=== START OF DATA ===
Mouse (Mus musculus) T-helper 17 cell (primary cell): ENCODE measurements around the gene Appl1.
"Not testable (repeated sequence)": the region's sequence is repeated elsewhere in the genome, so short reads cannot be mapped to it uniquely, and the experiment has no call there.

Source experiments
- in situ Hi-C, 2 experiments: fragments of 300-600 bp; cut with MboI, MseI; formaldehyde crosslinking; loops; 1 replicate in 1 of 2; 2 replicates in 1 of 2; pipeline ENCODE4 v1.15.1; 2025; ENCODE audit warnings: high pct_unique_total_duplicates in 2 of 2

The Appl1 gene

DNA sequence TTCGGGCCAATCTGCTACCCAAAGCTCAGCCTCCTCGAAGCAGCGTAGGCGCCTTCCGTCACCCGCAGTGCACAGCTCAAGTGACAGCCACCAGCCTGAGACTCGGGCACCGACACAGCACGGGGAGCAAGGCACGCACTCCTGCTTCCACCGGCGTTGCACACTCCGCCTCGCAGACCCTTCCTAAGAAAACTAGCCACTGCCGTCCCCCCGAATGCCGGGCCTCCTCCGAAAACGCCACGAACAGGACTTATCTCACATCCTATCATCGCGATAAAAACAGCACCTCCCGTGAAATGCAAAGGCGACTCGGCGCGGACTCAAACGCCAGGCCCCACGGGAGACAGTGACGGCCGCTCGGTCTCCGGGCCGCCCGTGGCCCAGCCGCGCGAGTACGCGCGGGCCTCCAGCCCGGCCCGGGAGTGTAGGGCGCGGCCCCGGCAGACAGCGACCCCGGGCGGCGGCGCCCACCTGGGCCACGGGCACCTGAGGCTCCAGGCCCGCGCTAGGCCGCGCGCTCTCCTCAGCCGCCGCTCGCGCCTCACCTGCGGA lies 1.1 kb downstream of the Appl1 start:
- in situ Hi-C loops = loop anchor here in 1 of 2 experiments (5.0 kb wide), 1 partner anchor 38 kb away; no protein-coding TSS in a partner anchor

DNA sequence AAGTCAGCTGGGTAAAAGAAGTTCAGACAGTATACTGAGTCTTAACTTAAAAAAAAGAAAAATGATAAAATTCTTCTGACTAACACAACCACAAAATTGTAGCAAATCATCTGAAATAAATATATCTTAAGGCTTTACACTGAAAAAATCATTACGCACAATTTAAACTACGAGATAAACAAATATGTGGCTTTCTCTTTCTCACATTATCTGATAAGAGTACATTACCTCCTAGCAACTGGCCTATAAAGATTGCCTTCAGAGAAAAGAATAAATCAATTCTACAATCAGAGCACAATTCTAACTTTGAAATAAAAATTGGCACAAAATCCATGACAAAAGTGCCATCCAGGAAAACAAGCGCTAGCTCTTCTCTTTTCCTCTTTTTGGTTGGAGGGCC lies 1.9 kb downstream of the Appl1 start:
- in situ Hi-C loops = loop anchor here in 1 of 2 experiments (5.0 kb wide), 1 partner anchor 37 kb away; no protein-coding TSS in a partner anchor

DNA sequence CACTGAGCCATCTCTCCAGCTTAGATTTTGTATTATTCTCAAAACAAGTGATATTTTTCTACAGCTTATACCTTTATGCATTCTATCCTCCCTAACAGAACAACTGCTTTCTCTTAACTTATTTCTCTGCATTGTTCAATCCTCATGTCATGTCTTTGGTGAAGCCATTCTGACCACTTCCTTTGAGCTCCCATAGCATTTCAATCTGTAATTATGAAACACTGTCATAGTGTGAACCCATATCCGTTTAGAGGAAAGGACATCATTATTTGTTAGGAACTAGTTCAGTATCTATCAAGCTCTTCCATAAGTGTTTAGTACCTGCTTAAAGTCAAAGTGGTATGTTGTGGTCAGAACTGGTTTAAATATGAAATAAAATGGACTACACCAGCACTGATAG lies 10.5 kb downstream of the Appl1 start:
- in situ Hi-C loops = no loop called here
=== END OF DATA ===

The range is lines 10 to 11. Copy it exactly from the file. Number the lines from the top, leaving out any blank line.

DNA sequence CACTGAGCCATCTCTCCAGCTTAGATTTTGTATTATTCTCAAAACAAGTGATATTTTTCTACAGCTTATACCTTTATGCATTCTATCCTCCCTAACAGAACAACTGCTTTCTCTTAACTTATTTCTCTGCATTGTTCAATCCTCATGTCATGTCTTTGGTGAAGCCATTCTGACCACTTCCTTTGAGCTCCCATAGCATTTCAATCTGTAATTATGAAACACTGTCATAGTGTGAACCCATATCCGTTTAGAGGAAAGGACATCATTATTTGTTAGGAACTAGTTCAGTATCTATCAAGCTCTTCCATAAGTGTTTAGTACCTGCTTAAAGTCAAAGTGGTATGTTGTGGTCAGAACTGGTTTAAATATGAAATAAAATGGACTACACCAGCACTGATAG lies 10.5 kb downstream of the Appl1 start:
- in situ Hi-C loops = no loop called here